It was 1967, the first weekend in April, and the lean 31-year-old cowboy lowered himself onto the back of a 1,700-pound bull. He was at a rodeo in Edmonton, in the Canadian province of Alberta, the farthest he’d ever been from his East Texas hometown of Crockett. The air was thick with the stench of livestock and cigarette smoke as five thousand onlookers packed the concrete grandstands.
Dightman, dressed in a starched collared shirt and tan chaps with three dark leather diamonds running down the sides, slid his legs around the flesh-and-blood powder keg, careful to keep his spurs turned out. He slipped his right hand into the braided hold behind the Brahman’s muscular hump. Red dust billowed from the bull’s hide as the grass rope—the only thing Dightman was allowed to hold on to—was pulled tight as a hangman’s halter around the animal’s midsection. His hand now strapped in the rigging, Dightman leaned forward until he was nearly looking down between the bull’s horns. He closed his left hand into a fist as he raised it high above his cream-colored cowboy hat.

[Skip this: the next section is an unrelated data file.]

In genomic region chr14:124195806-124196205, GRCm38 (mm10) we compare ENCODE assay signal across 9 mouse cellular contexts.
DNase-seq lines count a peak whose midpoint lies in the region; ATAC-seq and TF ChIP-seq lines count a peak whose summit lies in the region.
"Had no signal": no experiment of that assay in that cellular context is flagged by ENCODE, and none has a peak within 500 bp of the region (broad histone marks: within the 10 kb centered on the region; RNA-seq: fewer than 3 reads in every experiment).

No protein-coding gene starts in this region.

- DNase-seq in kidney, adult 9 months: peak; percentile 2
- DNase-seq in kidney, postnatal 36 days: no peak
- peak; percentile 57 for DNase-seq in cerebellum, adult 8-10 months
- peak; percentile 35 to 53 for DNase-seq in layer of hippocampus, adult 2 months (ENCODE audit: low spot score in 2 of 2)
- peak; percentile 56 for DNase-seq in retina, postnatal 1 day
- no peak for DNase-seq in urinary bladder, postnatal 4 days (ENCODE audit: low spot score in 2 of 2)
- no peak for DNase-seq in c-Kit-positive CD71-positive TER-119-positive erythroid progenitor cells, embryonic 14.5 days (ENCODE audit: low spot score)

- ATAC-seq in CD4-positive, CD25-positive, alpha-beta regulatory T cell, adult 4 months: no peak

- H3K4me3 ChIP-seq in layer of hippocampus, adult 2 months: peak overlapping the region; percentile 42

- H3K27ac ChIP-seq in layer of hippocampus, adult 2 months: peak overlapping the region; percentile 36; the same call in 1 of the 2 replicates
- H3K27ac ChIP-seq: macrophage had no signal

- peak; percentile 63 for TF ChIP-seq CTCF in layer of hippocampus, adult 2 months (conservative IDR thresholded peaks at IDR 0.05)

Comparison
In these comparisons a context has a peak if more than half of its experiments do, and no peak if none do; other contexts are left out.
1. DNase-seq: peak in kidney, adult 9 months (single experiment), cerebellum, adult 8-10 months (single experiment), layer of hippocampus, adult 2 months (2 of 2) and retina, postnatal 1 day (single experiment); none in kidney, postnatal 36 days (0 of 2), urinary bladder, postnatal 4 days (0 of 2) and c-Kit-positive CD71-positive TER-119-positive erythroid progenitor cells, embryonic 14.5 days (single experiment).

To make a qualified ride, a cowboy has to hang on for eight seconds without his free hand touching himself or the bull. If he “makes eight,” judges will give the ride a score, with a total of a hundred possible points—fifty for how hard the bull bucked and fifty for the rider’s ability to stay in control. If Dightman held on, this ride could send him to the top of the standings. He took a breath, then nodded. The chute flung open.